The bottom number represents the type of note that beat is based on.
Our example above, is the most common time signature used; 4/4.
What this means is that each bar is based on 4 quarter notes.
The number on top can vary, but we have two more common bottom numbers; 2 and 8.
The number 2 is based on the half note, and the number 8 is based on the eighth note.
Common time signatures using these are 2/2 and 6/8.
So, what are quarter, eighth and half notes?
Let’s fill in the bars with some notes and understand how they’re constructed and what they mean.
Adding notes to your sheet music
Firstly, to create music you’ll need the musical alphabet and as we covered earlier depending on the clef you’re using the position of the notes on the staff will vary. However, during this next stage we’ll demonstrate examples using the treble clef.
Music notes are written by using a combination of vertical lines, known as stems, short curved like lines, known as flags, and filled or outlined circles, known as heads.
Independently they will look like this:
Note: Flags can also appear as straight horizontal lines rather than curved lines, however they represent the same type of note.
The combination of stems, flags and heads for a note indicates the notes duration.
So let’s look at the different types of note duration.
There are 5 different types of note duration that are most commonly used, these are:
- Whole note (semibreve)
- Half note (minim)
- Quarter note (crotchet)
- Eighth note (quaver)
- Sixteenth note (semiquaver)
Note: There are also thirty-second (32nd) notes (demisemiquaver) and sixty-fourth (64th) notes (hemidemisemiquaver) duration, but unless you are shredding at super-supersonic speeds on an instrument you will never use them.
The relationship between each note duration is best shown in a hierarchy format:
As we can see the whole note is at the top holding the longest duration. Comparing to the other note duration one whole note is equal to:
- 2 half notes
- 4 quarter notes
- 8 eighth notes
- 16 sixteenth notes
Now you can see where each note gets its name from, and also why using the numerical name is more popular.
All the notes have a different beat duration depending on the time signature of the music.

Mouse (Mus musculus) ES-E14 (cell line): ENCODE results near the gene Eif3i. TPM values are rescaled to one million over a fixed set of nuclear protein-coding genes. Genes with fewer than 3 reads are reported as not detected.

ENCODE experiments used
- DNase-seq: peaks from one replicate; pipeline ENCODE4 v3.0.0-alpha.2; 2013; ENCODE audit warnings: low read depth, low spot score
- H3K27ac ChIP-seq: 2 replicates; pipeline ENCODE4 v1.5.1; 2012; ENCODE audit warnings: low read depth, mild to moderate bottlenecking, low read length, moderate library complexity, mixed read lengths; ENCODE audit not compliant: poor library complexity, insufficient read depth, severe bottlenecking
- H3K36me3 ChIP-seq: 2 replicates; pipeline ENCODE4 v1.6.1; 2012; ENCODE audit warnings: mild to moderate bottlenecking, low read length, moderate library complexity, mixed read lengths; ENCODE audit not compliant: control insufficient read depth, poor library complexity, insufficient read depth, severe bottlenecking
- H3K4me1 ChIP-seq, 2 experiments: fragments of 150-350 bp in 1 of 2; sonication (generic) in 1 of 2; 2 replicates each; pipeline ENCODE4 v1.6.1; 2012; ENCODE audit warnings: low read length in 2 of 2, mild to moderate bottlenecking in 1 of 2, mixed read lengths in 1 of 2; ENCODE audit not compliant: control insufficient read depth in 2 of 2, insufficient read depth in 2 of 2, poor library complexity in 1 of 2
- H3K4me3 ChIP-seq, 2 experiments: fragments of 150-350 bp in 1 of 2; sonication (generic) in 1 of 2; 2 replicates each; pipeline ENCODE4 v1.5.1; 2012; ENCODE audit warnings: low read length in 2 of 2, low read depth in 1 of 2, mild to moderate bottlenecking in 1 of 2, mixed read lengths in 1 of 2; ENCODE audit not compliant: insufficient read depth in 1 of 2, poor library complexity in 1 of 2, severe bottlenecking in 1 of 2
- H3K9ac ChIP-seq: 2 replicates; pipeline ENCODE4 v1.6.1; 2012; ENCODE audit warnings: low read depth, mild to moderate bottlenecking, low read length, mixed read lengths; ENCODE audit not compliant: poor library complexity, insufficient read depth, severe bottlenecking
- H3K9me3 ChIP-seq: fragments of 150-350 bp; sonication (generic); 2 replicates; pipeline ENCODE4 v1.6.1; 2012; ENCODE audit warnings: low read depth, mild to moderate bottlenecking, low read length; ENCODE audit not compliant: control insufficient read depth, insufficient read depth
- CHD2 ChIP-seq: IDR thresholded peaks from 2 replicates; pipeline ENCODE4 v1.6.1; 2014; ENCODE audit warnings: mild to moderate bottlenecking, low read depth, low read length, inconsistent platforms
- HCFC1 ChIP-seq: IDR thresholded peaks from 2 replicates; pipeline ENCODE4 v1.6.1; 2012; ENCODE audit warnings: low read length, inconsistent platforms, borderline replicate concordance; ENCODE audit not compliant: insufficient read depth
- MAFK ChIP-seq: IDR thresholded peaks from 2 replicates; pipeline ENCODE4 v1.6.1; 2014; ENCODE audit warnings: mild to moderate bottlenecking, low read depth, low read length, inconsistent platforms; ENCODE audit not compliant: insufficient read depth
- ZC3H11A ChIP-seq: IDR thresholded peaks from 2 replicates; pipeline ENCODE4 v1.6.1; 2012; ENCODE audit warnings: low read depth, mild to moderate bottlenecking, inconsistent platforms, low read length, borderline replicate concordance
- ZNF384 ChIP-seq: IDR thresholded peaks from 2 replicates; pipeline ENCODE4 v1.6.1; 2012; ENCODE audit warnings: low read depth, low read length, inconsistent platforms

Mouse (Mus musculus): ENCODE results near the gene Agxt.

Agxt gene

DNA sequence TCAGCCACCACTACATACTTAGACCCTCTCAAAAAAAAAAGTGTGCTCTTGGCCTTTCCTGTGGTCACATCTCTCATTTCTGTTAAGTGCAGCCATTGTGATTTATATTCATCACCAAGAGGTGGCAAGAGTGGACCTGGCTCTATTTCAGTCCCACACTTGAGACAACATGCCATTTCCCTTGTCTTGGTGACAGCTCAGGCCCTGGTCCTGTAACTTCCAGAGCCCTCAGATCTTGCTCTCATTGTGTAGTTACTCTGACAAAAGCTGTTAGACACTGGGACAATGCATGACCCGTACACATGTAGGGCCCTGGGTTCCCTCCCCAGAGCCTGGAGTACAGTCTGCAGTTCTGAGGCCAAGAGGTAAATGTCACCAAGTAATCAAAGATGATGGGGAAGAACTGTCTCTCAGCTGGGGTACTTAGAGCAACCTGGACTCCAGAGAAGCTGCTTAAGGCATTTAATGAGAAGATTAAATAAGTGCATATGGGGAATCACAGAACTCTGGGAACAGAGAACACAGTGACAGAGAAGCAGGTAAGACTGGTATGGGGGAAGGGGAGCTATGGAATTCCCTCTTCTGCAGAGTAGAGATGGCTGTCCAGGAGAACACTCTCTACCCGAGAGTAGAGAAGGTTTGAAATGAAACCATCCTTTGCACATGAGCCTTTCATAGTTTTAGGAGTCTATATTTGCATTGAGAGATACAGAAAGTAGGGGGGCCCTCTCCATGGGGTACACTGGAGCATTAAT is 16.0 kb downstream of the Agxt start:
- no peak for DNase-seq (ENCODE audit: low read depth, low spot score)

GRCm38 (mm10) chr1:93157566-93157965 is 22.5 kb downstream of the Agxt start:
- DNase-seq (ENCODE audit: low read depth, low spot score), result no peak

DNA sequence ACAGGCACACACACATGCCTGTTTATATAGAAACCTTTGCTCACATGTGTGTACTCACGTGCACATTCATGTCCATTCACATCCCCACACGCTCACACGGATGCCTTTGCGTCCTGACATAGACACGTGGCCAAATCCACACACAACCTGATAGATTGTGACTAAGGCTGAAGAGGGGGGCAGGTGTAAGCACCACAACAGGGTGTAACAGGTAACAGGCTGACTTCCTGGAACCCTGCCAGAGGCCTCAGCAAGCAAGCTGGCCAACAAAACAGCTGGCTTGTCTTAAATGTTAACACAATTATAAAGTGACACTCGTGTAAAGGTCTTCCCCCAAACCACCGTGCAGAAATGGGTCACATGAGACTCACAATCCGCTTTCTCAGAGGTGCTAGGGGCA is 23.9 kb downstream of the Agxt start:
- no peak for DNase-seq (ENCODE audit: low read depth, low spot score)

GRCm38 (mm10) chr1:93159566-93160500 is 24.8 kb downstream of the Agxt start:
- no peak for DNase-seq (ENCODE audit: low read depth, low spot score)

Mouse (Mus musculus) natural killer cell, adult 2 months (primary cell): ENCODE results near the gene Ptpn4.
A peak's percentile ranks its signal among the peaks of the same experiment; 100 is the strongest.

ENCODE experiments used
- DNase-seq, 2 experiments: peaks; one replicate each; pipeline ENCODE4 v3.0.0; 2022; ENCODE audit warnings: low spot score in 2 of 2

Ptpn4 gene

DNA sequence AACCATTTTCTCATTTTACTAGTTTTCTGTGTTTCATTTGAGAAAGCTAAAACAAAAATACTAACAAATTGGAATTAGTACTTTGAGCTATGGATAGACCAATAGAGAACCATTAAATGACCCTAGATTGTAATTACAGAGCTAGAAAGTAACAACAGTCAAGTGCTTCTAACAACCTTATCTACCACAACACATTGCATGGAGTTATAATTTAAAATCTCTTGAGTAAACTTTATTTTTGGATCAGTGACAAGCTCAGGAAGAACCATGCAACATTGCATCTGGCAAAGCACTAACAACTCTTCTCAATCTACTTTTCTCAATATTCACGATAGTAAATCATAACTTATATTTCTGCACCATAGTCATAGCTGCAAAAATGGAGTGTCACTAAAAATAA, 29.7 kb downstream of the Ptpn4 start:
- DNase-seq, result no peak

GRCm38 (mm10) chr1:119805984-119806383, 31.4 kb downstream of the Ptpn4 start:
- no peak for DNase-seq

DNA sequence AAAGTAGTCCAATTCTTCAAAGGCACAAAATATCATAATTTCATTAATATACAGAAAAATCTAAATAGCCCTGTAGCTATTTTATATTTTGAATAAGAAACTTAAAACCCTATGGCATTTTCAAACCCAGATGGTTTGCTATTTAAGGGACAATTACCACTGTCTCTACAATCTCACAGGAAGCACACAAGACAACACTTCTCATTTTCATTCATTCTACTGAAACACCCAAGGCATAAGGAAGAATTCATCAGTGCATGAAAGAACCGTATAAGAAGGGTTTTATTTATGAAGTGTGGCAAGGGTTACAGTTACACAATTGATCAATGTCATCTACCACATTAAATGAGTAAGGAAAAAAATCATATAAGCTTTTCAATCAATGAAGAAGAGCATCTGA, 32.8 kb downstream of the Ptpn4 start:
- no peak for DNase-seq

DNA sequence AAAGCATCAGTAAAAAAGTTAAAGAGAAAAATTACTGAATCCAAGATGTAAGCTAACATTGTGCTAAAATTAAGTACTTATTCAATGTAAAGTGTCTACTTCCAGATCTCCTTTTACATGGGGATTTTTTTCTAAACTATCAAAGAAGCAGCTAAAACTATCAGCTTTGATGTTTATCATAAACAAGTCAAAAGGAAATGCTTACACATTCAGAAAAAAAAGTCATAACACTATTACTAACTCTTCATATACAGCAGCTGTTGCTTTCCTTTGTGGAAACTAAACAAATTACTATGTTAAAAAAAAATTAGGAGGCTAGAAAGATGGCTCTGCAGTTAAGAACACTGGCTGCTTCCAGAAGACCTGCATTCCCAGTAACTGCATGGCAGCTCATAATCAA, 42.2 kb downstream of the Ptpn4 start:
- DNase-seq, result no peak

Let’s go through each individual one in more detail:
Whole note (semibreve)
Our Master at the top of the hierarchy.
In the time signature 4/4, a whole note will last 4 beats which will fill the entire bar, as a bar requires 4 beats. It is 4 beats because it takes 4 quarter notes to make a whole note, and the time signature /4 is based on the quarter note.
However, depending on the time signature the amount of beats a note can have will change.
In time signature 12/8 a whole note will last 8 beats because it takes 8 eighth notes to make a whole note, and the time signature /8 is based on the eighth note. A whole note will not fill the bar as they’re 4 beats remaining to use.
In time signature 2/2 a whole note will last 2 beats which will take up the entire bar, as a bar requires 2 beats. It is 2 beats because it takes 2 half notes to make a whole note, and the time signature /2 is based on the half note. Even though the time signature 2/2 is the same as 4/4, the beat/pulse of the song is different.
Half note (minim)
Regardless of time signature, 2 half notes have the same value as a whole note.
In time signature 4/4, a half note will last 2 beats because a half note is equal to 2 quarter notes, therefore you’ll need 2 half notes to fill the entire bar, as the bar requires 4 beats.
In time signature 12/8 a half note will last 4 beats because a half note is equal to 4 eighth notes, therefore you’ll need 3 half notes to fill the entire bar, as the bar requires 12 beats.
In time signature 2/2 a half note will last 1 beat because a half note is equal to, well 1 of itself. You’ll need 2 half notes to fill the entire bar, as the bar requires 2 beats.
Quarter note (crotchet)
The same principle applies to quarter notes. 2 quarter notes equals a half note and 4 quarter notes equals a whole note.
In time signature 4/4, a quarter note will last 1 beat because a quarter note is equal to 1 of itself. You’ll need 4 quarter notes to fill the entire bar, as the bar requires 4 beats.
In time signature 12/8 a quarter note will last 2 beats because a quarter note is equal to 2 eighth notes. You’ll need 6 quarter notes to fill the entire bar, as a bar requires 12 beats.
In time signature 2/2 a quarter note will last half a beat because a quarter note is equal to half a half note, in other words you need 2 quarter notes to make a half. Therefore you’ll need 4 quarter notes to fill the bar, as the bar requires 2 beats.
By now, hopefully you’ll get what I’m driving at here when it comes to the relationship between time signatures and note durations.
But let’s quickly finish off the eighth and sixteenth notes.
Eighth note (quaver)
The same principle applies to eighth notes, 2 eighth notes equal a quarter note, 4 eighth notes equals a half note, and 8 eighth notes equals a whole note.
In time signature 4/4, an eighth note will last half a beat because 2 eighth notes equal one quarter note. You’ll need 8 eighth notes to fill the entire bar.